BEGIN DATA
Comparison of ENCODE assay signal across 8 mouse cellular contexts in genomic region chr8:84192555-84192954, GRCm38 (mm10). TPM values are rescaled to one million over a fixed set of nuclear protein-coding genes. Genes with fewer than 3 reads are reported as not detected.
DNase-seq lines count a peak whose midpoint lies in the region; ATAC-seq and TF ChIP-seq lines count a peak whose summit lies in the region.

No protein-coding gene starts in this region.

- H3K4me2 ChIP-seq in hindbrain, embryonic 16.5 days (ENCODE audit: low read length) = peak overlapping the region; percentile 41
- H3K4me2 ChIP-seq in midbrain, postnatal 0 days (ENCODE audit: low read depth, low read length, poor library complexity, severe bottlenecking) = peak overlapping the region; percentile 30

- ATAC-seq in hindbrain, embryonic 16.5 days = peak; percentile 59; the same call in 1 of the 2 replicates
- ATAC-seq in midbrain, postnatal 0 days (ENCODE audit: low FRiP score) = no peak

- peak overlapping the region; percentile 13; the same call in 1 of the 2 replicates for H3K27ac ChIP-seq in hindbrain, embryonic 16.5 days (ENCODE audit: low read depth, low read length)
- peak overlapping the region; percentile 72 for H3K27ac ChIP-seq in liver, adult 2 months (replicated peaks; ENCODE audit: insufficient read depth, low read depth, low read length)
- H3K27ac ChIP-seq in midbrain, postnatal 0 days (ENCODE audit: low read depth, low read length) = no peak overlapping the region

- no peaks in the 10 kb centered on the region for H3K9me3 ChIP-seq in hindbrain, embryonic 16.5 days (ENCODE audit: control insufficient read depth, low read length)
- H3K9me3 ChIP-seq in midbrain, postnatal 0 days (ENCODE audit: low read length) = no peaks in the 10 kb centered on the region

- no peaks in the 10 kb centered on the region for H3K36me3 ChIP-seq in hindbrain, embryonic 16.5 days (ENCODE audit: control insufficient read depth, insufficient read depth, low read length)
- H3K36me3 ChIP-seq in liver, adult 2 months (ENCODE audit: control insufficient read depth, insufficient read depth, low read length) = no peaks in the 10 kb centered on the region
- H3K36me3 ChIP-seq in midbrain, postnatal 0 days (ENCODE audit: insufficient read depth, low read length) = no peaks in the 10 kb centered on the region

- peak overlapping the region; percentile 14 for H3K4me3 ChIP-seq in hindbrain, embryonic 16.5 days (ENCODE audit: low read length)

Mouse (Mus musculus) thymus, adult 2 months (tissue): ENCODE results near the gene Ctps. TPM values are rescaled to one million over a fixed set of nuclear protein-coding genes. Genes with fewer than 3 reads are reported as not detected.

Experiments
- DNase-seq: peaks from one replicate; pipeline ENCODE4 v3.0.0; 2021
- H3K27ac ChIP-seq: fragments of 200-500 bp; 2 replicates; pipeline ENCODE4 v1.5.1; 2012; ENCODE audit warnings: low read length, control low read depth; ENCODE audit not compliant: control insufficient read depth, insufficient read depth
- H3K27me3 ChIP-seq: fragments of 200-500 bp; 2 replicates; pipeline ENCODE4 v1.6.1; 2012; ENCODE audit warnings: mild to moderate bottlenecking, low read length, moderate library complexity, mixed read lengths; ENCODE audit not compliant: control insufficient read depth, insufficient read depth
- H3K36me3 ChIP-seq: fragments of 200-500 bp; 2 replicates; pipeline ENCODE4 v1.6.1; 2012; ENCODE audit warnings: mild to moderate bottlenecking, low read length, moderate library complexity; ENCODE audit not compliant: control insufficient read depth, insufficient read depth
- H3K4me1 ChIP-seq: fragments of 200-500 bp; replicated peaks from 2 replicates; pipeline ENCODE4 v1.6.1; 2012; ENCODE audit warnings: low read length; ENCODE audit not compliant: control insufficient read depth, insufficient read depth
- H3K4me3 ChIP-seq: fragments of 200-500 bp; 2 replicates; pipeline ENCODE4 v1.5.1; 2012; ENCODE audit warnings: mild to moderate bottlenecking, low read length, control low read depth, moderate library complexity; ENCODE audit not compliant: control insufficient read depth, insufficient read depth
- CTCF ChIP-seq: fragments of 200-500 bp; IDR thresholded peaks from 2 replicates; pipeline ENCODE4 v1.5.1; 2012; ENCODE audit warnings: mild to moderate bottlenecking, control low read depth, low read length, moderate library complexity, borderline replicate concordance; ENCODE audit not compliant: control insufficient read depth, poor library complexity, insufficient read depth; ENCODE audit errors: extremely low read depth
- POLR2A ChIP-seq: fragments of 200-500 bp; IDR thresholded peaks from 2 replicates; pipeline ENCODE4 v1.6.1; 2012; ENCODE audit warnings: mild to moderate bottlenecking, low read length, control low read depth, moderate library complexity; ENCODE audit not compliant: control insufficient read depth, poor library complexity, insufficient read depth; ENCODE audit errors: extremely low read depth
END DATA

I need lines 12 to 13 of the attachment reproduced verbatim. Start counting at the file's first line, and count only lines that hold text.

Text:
- H3K9me3 ChIP-seq in midbrain, postnatal 0 days (ENCODE audit: low read length) = no peaks in the 10 kb centered on the region

- no peaks in the 10 kb centered on the region for H3K36me3 ChIP-seq in hindbrain, embryonic 16.5 days (ENCODE audit: control insufficient read depth, insufficient read depth, low read length)